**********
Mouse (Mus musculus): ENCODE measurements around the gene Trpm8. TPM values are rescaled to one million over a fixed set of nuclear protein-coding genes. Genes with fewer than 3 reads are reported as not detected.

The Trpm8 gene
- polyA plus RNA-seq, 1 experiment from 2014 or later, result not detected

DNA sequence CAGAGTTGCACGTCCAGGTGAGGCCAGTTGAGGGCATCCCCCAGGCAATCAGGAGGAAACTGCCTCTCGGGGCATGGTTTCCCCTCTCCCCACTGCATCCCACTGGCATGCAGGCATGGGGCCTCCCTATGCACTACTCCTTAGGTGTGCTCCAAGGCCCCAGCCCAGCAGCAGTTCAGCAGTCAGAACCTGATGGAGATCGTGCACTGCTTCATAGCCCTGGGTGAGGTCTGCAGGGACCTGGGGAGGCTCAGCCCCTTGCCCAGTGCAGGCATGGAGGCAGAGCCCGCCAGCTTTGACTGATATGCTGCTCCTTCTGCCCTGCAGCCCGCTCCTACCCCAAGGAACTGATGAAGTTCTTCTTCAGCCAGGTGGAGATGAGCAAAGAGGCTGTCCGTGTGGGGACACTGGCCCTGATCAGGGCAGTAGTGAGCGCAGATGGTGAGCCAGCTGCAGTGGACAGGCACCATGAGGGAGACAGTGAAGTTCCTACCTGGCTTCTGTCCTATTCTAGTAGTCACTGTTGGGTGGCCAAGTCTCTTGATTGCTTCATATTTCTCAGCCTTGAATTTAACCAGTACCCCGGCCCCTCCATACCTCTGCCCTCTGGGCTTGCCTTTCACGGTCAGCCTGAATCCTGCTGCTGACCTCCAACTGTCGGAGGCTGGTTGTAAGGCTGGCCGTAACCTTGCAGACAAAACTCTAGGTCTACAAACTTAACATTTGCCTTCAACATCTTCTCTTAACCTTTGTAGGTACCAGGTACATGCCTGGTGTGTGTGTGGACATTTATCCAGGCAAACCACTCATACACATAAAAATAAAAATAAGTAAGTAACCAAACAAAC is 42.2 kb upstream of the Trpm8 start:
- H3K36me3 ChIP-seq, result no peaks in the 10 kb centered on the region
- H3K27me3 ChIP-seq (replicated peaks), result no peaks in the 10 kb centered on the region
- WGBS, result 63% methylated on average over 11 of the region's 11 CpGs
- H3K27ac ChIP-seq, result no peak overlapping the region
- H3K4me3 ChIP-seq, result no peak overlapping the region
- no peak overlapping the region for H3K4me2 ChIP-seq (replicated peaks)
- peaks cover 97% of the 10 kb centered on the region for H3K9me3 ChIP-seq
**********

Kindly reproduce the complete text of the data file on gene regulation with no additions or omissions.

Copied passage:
Mouse (Mus musculus): ENCODE measurements around the gene Trpm8. TPM values are rescaled to one million over a fixed set of nuclear protein-coding genes. Genes with fewer than 3 reads are reported as not detected.

The Trpm8 gene
- polyA plus RNA-seq, 1 experiment from 2014 or later, result not detected

DNA sequence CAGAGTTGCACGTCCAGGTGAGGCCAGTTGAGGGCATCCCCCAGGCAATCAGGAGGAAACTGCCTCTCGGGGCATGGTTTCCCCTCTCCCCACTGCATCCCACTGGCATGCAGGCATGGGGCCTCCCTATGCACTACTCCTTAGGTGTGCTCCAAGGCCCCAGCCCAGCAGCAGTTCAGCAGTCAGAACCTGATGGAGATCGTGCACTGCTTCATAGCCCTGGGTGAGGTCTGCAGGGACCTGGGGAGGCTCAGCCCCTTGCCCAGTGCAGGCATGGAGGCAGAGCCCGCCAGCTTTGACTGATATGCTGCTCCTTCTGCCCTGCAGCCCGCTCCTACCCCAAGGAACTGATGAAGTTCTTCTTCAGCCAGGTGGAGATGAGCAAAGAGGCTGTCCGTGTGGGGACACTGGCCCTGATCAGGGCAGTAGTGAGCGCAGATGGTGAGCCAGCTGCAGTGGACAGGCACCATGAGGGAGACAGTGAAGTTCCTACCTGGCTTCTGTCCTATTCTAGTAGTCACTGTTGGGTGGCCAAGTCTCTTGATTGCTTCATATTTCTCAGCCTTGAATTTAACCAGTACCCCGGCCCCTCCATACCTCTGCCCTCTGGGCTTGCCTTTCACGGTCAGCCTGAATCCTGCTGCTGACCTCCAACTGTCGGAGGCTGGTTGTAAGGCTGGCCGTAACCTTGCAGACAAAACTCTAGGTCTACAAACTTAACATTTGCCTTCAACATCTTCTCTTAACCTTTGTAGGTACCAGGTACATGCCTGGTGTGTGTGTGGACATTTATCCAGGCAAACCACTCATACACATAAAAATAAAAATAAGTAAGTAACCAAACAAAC is 42.2 kb upstream of the Trpm8 start:
- H3K36me3 ChIP-seq, result no peaks in the 10 kb centered on the region
- H3K27me3 ChIP-seq (replicated peaks), result no peaks in the 10 kb centered on the region
- WGBS, result 63% methylated on average over 11 of the region's 11 CpGs
- H3K27ac ChIP-seq, result no peak overlapping the region
- H3K4me3 ChIP-seq, result no peak overlapping the region
- no peak overlapping the region for H3K4me2 ChIP-seq (replicated peaks)
- peaks cover 97% of the 10 kb centered on the region for H3K9me3 ChIP-seq